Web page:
Tony Blair: The Parliamentary Review is an amazing enterprise
The former prime minister Tony Blair spoke to The Parliamentary Review gala, one of very few speeches he's given in the Houses of Parliament since his resignation as an MP in 2007. In a broad speech, Blair reflected on the state of British politics and discussed the role that the Review plays in ensuring that MPs across the political spectrum are “better educated".
After being introduced by Daniel Yossman, the Executive Director of The Parliamentary Review, Blair began by congratulating the team behind the Review for putting together what he described as an “amazing publication". He continued by saying: “It has developed over the last few years into something quite remarkable. I love to see good, smart people doing well and you are doing well, so thank you and congratulations.”
- Tony Blair spoke at The Parliamentary Review gala
- Blair discussed his time in office, the rise of populism and the excellent work conducted by The Parliamentary Review
The former prime minister then addressed regular Parliamentary Review gala evening host Julia Hartley-Brewer, thanking her for her warm words earlier in the evening. He went on to joke about the fact that while they disagreed on a few issues, namely Brexit, they had one thing in the common – neither of them could attend the Labour party conference.
The Parliamentary Review has developed over the last few years into something quite remarkable. I love to see good, smart people doing well and you are doing well, so thank you, and congratulations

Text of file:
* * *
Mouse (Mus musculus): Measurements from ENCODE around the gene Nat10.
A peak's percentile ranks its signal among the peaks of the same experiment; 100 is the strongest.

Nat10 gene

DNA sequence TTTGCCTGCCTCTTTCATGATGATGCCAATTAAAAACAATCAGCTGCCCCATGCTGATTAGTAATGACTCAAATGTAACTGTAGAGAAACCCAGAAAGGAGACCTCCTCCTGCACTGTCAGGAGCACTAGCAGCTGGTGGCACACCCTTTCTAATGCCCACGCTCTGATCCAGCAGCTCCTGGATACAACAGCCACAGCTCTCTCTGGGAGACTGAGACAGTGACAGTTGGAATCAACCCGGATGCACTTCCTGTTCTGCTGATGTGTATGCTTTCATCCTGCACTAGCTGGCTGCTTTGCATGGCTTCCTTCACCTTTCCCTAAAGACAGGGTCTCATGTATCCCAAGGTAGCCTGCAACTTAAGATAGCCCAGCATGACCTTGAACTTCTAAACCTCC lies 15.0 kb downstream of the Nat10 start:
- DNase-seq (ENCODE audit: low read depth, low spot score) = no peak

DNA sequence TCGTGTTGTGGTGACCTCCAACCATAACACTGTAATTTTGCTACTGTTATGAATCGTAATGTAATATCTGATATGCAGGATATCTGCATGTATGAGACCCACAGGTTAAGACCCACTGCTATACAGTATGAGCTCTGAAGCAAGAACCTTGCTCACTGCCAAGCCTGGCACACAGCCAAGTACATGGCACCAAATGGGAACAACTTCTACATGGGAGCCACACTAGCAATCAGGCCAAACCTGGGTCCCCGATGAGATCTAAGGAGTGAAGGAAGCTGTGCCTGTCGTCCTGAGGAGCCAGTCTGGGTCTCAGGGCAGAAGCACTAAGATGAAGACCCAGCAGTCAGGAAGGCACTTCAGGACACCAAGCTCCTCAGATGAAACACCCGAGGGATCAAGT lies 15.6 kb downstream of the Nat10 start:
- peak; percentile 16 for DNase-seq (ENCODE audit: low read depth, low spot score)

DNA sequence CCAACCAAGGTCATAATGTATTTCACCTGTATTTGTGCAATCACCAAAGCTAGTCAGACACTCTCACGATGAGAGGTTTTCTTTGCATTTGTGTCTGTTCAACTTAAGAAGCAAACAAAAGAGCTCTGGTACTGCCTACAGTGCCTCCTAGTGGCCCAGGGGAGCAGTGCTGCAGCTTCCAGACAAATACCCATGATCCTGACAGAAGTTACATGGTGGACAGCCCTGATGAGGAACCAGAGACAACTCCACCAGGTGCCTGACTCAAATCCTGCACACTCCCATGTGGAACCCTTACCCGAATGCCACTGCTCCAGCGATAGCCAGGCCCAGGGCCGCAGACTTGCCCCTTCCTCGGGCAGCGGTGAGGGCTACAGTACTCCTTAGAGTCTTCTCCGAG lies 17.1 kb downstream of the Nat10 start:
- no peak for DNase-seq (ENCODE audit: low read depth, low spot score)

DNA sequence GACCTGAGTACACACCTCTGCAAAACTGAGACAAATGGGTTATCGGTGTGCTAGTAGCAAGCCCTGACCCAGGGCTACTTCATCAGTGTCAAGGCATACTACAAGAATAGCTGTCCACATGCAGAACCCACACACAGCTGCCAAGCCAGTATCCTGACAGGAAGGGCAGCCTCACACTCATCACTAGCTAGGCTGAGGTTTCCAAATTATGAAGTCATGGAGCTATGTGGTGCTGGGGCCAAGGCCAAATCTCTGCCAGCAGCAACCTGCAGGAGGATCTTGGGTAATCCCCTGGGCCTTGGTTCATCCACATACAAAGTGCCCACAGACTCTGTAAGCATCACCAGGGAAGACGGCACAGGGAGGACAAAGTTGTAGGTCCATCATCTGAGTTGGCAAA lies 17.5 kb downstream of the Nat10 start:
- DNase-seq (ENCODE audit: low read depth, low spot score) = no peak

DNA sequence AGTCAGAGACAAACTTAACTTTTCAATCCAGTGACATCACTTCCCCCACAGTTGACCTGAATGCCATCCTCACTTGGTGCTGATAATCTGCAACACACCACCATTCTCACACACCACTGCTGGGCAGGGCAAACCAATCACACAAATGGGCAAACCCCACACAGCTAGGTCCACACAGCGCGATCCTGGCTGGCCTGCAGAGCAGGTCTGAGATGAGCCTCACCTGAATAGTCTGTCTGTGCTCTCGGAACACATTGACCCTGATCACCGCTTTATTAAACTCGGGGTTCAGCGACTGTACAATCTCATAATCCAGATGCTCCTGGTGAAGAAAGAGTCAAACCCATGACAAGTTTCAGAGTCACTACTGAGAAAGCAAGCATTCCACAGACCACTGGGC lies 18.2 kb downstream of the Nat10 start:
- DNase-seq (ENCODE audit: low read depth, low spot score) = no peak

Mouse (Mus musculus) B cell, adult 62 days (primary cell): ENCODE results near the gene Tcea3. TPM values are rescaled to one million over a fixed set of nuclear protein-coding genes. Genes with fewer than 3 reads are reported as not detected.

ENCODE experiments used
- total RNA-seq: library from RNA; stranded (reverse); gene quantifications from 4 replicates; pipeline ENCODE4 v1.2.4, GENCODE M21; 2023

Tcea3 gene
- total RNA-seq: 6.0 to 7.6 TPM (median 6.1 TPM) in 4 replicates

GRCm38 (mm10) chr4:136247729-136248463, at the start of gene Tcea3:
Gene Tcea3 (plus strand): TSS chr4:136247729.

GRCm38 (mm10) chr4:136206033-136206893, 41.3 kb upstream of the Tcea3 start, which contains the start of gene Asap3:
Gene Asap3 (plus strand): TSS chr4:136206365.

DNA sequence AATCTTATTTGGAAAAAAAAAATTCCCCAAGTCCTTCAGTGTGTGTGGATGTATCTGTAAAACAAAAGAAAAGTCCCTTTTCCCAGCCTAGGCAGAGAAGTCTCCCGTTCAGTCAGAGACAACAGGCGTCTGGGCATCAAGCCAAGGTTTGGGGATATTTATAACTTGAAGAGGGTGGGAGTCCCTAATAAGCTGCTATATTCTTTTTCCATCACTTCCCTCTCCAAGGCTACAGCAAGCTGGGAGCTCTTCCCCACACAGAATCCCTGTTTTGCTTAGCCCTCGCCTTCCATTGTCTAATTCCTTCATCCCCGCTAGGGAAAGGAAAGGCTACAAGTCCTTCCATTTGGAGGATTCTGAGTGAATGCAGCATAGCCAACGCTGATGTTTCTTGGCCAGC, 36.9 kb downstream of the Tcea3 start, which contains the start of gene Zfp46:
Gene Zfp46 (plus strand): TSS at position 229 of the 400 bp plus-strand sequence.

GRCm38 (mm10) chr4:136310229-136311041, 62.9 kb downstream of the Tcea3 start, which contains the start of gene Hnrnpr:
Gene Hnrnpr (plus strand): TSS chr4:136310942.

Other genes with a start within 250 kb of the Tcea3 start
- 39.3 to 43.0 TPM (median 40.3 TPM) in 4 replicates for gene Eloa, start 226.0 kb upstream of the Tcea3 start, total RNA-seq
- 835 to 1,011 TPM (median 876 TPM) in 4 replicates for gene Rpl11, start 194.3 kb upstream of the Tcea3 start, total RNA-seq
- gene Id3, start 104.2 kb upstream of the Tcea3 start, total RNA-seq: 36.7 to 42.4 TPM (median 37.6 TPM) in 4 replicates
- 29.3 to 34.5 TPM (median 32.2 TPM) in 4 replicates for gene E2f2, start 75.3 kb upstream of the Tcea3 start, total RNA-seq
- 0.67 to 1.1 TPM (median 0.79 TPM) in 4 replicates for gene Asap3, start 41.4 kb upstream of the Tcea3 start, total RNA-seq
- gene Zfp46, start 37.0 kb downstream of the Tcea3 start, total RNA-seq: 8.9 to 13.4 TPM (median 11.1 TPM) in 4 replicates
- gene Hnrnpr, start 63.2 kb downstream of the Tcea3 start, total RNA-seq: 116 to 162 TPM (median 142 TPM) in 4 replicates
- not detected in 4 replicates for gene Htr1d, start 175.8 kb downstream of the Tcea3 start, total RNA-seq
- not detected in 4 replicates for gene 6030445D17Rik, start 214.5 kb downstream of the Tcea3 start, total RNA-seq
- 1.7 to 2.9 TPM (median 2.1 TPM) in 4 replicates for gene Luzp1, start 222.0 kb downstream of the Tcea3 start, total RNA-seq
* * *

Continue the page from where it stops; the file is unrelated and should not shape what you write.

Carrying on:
Blair also talked about the rise of populism around the world, questioning whether it was a trend that was still growing or merely a “blip that is going to disappear quite quickly". One thing we can be quite sure of, he said, is that “when The Parliamentary Review is published in 2019, we are definitely going to find that there will been a number of interesting events from the previous year".
Blair went on to say when he first came into office in 1997. He described a situation on his first day in office, when he sat down for a meeting with the cabinet secretary who simply asked him: “Now what?" Finding out the “now what”, he said, was what is “so great about The Parliamentary Review".
Blair finished by stating that “It’s not that politicians aren’t perfectly happy to talk about something of which they know nothing about, but the Review should give them the opportunity to study what is going on in different sectors, to get themselves up to speed, so even if they are not any wiser they are better educated. To Daniel and everyone here, thank you for the opportunity – it has been a great pleasure to be here. I really think it is an excellent enterprise that you are engaged in".
Blair’s former cabinet colleague and co-chair of The Parliamentary Review Lord Blunkett also spoke during the event, discussing his time as home secretary and education and employment secretary, before regaling the crowd with stories about his and Blair’s time in government. Blunkett thanked his “old friend”, and remarked on the importance of the work he is no conducting at the Tony Blair Institute for Global Change, a non-profit organisation that aims to make globalisation work for everyone.
It’s not that politicians aren’t perfectly happy to talk about something of which they know nothing about, but the The Parliamentary Review should give them the opportunity to study what is going on in different sectors, to get themselves up to speed, so even if they are not any wiser they are better educated